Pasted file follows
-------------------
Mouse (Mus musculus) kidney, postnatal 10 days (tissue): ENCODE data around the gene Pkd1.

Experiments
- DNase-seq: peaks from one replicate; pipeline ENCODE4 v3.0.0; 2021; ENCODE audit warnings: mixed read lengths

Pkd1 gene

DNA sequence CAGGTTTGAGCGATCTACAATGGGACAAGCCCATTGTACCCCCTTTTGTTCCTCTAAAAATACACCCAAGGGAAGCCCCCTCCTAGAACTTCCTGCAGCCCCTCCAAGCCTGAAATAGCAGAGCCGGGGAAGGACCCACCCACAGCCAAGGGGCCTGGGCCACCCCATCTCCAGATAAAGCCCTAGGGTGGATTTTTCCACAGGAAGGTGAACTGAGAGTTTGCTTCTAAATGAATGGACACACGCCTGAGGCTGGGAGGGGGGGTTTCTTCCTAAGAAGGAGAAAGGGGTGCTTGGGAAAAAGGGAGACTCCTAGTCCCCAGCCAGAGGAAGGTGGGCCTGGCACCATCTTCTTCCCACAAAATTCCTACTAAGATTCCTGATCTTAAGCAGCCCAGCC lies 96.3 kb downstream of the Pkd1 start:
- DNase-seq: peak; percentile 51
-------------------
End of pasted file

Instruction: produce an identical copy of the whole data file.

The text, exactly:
Mouse (Mus musculus) kidney, postnatal 10 days (tissue): ENCODE data around the gene Pkd1.

Experiments
- DNase-seq: peaks from one replicate; pipeline ENCODE4 v3.0.0; 2021; ENCODE audit warnings: mixed read lengths

Pkd1 gene

DNA sequence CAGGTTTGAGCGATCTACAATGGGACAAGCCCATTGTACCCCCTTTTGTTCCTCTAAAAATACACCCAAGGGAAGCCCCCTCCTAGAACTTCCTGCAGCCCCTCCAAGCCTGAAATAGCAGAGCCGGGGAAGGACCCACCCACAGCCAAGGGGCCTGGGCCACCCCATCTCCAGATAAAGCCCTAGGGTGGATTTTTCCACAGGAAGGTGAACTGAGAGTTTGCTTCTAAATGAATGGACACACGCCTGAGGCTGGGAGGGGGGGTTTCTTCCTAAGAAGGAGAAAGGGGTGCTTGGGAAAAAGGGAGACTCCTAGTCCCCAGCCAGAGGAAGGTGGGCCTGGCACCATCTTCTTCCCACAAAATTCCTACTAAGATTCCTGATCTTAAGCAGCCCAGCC lies 96.3 kb downstream of the Pkd1 start:
- DNase-seq: peak; percentile 51